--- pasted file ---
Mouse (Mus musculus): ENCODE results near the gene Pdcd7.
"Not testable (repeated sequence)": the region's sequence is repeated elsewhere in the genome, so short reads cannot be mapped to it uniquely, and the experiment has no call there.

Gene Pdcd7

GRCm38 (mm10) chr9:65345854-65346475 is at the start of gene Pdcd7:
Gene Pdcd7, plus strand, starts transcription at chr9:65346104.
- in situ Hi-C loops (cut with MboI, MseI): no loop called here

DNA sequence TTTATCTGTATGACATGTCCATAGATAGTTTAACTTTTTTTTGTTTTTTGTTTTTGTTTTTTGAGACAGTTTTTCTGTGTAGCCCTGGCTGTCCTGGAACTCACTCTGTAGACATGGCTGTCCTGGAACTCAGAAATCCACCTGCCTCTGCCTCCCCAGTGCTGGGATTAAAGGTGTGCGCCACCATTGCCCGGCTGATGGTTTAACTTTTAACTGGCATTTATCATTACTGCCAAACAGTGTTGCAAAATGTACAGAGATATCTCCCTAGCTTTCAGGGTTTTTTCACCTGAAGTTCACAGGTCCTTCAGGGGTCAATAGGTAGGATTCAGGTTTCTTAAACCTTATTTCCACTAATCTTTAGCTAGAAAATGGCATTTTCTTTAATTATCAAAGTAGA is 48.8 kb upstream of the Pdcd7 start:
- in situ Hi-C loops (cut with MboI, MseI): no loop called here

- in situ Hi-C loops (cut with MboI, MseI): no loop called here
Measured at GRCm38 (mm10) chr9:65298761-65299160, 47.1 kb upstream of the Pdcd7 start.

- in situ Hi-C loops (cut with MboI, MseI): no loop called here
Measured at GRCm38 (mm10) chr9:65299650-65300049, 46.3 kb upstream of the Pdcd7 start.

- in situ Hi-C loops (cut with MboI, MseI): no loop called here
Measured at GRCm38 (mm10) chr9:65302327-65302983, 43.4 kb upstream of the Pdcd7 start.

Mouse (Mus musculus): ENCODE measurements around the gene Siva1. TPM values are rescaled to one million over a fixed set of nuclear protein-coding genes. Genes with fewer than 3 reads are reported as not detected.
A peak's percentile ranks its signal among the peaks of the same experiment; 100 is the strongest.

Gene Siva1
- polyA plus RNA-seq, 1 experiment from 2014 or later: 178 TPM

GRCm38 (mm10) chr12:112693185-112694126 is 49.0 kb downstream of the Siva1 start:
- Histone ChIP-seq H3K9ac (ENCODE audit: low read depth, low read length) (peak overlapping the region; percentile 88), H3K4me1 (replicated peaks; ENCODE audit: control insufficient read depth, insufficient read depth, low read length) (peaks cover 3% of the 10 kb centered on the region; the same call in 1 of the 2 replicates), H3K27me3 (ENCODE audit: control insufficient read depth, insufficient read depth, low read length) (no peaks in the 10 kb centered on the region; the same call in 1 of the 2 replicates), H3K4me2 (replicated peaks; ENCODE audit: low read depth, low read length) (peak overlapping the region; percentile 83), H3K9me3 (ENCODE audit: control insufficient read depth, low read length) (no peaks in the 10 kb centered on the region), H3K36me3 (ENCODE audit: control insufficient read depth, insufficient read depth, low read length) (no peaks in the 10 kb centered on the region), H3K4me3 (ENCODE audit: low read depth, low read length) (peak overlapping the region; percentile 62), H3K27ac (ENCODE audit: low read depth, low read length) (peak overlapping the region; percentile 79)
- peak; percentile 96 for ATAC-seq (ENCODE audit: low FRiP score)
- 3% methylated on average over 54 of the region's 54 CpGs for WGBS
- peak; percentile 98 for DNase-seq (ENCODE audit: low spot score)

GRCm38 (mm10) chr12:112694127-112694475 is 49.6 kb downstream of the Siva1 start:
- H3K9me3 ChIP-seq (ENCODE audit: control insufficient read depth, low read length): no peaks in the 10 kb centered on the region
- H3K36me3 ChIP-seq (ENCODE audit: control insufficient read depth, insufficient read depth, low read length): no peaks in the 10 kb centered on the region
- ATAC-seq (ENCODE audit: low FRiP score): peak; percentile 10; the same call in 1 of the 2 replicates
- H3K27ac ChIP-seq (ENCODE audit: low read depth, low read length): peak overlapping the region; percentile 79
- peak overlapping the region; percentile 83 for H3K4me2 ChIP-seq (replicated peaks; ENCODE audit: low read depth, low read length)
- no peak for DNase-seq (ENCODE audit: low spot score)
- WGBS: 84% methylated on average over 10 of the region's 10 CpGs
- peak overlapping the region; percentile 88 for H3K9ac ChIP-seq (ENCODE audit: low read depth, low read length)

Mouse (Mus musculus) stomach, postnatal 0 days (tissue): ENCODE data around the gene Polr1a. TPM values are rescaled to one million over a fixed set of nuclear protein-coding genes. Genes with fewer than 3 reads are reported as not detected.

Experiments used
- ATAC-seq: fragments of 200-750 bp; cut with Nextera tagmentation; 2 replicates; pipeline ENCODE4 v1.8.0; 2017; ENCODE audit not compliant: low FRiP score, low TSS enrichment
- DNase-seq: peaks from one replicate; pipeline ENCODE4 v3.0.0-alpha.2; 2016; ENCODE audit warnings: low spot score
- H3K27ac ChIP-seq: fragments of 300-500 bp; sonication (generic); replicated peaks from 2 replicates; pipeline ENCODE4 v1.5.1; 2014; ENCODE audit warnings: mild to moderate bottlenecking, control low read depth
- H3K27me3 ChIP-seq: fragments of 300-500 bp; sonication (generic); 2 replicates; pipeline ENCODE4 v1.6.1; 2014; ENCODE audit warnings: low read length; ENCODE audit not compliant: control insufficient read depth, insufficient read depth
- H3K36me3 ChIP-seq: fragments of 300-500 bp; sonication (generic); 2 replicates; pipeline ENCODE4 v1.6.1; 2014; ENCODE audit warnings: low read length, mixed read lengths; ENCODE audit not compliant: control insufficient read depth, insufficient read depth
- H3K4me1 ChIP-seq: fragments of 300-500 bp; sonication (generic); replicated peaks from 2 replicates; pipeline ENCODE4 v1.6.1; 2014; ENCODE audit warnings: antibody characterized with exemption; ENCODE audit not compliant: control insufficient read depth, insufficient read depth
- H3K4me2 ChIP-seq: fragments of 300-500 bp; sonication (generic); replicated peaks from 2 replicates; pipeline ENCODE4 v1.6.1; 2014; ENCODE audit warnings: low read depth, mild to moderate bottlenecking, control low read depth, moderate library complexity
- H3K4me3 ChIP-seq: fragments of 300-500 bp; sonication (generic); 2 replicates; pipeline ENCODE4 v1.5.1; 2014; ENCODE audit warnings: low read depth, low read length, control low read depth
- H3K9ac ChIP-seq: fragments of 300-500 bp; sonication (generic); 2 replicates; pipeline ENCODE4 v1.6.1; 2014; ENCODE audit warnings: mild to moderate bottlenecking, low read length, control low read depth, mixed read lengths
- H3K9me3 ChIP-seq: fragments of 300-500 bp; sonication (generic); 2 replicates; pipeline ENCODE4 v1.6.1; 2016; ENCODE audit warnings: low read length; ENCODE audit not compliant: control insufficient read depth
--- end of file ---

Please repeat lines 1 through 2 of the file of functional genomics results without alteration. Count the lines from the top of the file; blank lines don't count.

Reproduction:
Mouse (Mus musculus): ENCODE results near the gene Pdcd7.
"Not testable (repeated sequence)": the region's sequence is repeated elsewhere in the genome, so short reads cannot be mapped to it uniquely, and the experiment has no call there.